Restigmatizing Mental Illness

  1. Negative Spirals: It isn’t true that cultural acceptance is higher than ever before. If anything, cultural acceptance is lower, the stigma is higher and the costs of depression are more severe, negatively reinforcing people handicapped by this illness, which handicaps them even more, which causes more negative reinforcement etc etc, a horrible trap they can’t escape from. It’s true that awareness of depression/anxiety is higher than before, but does that automatically translate to lower stigma? Would I have been able to come out as depressed as a 16yr old in the 2000s? Not likely, society is more ready to talk about this, and it’s going to be an uphill task to square this readiness to talk with a simultaneous increase of stigma. Or even if we tortuously maintain this cognitively dissonant claim, we’d expect the increased stigma to disincentivize further self-reporting of depression and cases should drop off a cliff and go into hiding. Still, it’s not a 0% claim, if nothing else we could segment stigma according to different cultures, socioeconomic bands, countries, ages, institutions etc and find that in some of them at least the stigma has increased. Confidence: 5%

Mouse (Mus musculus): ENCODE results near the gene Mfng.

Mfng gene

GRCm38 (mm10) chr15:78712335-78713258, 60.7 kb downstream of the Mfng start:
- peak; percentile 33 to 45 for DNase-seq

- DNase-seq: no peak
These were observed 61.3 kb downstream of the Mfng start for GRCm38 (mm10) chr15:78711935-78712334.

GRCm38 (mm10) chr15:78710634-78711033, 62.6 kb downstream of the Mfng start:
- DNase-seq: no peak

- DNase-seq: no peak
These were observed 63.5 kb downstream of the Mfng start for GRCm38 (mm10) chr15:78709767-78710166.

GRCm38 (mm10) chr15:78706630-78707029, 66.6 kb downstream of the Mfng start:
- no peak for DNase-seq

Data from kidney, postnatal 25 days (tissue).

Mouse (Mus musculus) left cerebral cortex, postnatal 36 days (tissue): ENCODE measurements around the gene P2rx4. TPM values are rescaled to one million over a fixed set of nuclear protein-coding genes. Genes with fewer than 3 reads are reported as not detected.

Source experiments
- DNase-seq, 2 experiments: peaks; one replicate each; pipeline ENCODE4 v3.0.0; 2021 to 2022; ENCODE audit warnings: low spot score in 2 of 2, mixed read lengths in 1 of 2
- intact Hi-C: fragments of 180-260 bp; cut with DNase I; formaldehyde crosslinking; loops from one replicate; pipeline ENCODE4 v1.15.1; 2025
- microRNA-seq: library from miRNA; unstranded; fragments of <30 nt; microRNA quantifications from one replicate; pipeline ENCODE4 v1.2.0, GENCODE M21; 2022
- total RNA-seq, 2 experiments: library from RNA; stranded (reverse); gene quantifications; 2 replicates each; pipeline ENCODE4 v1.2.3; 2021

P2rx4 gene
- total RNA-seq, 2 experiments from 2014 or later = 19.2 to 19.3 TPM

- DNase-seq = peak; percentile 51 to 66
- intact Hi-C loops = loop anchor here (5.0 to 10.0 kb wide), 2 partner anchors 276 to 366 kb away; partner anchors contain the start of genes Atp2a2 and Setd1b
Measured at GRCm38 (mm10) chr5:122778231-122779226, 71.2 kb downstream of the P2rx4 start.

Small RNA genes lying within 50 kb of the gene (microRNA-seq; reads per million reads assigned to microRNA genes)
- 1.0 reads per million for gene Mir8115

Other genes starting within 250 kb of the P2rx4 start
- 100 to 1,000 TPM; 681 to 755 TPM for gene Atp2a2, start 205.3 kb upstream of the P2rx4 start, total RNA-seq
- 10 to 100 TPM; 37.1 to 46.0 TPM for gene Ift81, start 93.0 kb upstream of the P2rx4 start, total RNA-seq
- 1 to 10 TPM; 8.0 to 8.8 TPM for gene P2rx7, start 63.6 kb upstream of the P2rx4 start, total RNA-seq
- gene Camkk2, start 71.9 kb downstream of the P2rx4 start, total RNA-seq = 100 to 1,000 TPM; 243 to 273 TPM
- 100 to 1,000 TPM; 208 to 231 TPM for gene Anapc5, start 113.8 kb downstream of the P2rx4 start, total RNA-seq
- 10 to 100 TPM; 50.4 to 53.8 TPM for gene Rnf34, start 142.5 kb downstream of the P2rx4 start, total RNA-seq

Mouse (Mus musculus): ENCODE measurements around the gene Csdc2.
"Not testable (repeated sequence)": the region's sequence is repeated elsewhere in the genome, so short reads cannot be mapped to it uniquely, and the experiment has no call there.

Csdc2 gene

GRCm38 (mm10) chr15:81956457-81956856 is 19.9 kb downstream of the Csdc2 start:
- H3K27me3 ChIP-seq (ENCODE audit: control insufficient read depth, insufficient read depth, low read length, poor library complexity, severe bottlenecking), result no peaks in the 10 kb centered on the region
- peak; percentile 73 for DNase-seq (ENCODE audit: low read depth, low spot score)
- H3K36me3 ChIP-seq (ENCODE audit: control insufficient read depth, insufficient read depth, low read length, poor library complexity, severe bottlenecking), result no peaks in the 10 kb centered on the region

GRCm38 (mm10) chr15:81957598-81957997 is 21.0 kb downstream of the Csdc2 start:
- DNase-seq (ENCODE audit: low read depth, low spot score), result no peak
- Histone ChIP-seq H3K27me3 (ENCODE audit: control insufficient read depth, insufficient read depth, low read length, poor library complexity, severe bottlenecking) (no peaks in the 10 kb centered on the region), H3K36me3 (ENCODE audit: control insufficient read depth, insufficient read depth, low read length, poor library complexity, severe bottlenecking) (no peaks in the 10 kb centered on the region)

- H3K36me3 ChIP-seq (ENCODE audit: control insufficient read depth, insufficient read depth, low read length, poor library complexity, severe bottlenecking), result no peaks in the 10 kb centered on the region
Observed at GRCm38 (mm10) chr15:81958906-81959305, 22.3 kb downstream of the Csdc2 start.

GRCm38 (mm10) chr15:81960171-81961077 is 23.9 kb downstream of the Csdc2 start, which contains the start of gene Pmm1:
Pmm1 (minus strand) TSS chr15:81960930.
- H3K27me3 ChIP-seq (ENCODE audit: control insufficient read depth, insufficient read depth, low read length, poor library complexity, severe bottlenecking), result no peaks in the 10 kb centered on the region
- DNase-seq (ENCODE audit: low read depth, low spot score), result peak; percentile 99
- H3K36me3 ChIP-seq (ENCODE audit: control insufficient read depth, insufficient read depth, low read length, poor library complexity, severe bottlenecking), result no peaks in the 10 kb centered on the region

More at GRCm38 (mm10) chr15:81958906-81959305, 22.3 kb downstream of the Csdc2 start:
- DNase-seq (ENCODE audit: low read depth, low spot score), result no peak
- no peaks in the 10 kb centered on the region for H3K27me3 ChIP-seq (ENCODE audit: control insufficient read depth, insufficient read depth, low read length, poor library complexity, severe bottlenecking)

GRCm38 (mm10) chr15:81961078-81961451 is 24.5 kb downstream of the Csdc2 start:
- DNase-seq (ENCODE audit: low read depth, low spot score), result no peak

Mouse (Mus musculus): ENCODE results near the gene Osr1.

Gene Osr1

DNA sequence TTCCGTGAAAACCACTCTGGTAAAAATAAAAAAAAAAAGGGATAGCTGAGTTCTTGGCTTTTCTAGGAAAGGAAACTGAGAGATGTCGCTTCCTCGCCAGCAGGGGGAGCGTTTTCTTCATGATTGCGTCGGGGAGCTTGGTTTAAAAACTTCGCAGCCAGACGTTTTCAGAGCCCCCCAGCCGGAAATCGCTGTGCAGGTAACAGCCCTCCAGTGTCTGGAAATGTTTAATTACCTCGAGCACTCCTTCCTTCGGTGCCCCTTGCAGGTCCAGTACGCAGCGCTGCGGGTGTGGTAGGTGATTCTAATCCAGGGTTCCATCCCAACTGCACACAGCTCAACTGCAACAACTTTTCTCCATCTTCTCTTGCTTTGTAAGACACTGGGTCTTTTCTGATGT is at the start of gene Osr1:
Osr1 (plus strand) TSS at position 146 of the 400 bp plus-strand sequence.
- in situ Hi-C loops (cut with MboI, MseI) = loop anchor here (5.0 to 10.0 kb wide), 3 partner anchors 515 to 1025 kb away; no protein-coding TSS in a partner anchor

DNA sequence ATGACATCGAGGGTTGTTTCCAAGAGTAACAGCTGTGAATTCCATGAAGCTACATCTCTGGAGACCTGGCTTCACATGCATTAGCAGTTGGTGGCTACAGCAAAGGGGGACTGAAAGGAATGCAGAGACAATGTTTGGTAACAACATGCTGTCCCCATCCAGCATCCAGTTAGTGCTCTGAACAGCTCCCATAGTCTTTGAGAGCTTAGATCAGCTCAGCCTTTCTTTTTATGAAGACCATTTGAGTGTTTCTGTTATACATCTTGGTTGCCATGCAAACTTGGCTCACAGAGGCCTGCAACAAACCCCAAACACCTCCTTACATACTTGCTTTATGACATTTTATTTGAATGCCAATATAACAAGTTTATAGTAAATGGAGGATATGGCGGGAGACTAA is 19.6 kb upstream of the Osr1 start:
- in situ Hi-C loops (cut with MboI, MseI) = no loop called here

2. Incidence vs Reporting: The same proportion of young people are depressed, we hear about their stories more now because they come forward. Either more of them are coming out and acknowledging their illness, or the same number of them are coming out but much louder. Either way, this reframes the issue slightly from one of increasing depression instead to increasing importance of depression. This is joint best case scenario for destigmatizing depression, and bears out at least a little in how many middle-aged people are now coming out with stories of how they’ve been depressed all their lives but have only now been able to talk about it. Unfortunately, this is anecdotal and by definition never going to be statistically significant to a level that bridges the gap between today’s numbers and those from decades ago. Especially when you have even more old people grumbling about snowflake youth being too fragile these days, which shows that the stigma is lowered but doesn’t say too much about whether that’s responsible for better uncovering of concealed cases. Still, I’m partial to this claim, and in general we’d be better off if it were the null hypothesis to be assumed until proven wrong, as opposed to the other way round. Confidence: 40%
  3. Reporting vs Incidence: The same proportion of young people are depressed, but non-depressed people are now self-diagnosing and artificially inflating the numbers. This is the joint worst case scenario for destigmatizing depression, where society actively loses out on human potential. If this were true, some data we might see: no increase in serious depression cases (hospitalization, chronic medication), no increase in suicide rate despite increased depression rate (or maybe we’re just better at treating, mitigating its consequences). Ultimately, this claim is weakened by its counterfactual nature of causality, which is what differentiates it from claim 2 and makes the arrow of causality run in the oppose direction. Ultimately it’s a trade-off game where we accept this loss if it means a higher number of real-cases being uncovered in claim 2. Confidence: 10%